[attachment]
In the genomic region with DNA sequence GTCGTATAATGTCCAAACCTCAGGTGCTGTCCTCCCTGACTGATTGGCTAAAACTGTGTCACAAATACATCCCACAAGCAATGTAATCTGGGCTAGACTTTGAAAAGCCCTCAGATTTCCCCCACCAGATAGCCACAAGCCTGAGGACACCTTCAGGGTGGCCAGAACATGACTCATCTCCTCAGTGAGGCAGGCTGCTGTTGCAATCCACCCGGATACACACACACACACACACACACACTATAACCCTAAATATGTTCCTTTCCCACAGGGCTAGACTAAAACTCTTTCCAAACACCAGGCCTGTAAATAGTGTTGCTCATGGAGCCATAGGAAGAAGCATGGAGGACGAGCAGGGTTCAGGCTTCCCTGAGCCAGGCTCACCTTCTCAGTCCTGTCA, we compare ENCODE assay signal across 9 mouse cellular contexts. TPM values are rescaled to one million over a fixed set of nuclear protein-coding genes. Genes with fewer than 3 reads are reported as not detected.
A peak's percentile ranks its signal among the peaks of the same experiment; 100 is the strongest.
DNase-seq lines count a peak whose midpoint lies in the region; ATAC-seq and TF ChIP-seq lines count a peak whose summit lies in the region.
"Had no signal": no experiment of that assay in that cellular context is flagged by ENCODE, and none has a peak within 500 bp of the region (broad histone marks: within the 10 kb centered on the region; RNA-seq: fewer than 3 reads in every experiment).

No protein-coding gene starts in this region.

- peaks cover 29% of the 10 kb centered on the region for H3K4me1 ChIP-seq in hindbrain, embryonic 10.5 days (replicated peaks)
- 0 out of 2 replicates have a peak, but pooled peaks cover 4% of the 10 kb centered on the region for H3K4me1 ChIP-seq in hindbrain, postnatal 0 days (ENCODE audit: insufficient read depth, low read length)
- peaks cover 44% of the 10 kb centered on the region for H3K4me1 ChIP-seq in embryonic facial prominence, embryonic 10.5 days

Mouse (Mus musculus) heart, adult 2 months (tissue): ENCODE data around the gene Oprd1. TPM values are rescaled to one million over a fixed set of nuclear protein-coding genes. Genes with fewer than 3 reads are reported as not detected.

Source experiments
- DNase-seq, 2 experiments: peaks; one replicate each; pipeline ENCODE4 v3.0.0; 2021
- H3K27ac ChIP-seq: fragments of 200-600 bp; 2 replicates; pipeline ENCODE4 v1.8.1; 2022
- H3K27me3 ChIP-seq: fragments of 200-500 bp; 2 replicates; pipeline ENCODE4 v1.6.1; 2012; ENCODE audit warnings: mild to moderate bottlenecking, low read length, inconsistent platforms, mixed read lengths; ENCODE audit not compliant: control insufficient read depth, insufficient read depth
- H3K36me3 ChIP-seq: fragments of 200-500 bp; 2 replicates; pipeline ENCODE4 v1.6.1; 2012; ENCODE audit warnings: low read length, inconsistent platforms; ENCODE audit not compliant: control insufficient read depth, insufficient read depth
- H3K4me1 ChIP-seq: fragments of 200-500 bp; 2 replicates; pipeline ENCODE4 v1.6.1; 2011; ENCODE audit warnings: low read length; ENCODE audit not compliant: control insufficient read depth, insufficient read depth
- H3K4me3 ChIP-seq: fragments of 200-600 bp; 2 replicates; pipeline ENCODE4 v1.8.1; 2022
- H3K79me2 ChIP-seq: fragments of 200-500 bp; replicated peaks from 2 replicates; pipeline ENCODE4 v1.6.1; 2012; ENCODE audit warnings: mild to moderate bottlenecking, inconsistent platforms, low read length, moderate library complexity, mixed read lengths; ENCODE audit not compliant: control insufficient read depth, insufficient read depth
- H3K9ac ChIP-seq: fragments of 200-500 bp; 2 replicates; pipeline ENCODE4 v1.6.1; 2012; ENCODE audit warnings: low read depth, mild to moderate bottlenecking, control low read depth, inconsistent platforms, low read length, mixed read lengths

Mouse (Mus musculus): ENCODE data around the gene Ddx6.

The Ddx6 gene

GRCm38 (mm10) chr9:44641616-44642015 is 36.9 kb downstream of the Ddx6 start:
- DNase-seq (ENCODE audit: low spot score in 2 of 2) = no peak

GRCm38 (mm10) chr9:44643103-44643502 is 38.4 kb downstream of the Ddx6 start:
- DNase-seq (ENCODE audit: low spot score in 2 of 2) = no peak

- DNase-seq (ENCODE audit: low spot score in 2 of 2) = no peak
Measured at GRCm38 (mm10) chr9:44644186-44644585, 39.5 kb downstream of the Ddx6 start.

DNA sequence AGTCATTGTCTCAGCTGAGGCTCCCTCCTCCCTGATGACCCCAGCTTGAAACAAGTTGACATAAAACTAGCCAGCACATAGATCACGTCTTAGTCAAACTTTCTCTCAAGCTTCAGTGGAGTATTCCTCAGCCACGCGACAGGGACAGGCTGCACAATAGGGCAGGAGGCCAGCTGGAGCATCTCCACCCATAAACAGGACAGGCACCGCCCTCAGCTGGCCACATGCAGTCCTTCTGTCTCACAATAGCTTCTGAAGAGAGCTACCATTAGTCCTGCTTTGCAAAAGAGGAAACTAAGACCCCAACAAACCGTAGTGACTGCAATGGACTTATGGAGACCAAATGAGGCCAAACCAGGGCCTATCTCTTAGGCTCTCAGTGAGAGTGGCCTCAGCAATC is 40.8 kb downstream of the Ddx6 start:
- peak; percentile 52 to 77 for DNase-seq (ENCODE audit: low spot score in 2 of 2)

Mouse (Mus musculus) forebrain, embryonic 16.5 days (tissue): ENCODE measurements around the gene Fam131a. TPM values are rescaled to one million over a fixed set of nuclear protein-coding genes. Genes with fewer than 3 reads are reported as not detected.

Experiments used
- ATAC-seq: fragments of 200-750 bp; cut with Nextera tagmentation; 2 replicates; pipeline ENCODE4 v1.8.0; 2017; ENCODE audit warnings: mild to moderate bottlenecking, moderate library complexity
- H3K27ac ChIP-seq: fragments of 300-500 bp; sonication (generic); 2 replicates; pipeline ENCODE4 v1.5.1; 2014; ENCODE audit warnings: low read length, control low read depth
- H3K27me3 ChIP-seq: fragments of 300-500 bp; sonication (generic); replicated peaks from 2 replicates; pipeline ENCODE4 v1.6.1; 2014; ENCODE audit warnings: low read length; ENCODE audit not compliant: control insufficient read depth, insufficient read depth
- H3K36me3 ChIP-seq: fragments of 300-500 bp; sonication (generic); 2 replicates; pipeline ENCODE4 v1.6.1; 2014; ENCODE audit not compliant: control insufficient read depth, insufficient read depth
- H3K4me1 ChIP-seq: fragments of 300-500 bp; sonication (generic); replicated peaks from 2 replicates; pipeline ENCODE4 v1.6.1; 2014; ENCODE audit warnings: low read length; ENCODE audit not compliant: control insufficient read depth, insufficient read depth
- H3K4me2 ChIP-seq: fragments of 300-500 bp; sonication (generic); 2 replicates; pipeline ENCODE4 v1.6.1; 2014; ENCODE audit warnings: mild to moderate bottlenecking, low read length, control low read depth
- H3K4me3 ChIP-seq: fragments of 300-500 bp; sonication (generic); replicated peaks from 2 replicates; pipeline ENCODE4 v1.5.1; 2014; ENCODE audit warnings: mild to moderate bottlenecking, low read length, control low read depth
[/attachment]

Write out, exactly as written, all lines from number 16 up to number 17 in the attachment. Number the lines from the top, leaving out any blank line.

- H3K4me3 ChIP-seq: fragments of 200-600 bp; 2 replicates; pipeline ENCODE4 v1.8.1; 2022
- H3K79me2 ChIP-seq: fragments of 200-500 bp; replicated peaks from 2 replicates; pipeline ENCODE4 v1.6.1; 2012; ENCODE audit warnings: mild to moderate bottlenecking, inconsistent platforms, low read length, moderate library complexity, mixed read lengths; ENCODE audit not compliant: control insufficient read depth, insufficient read depth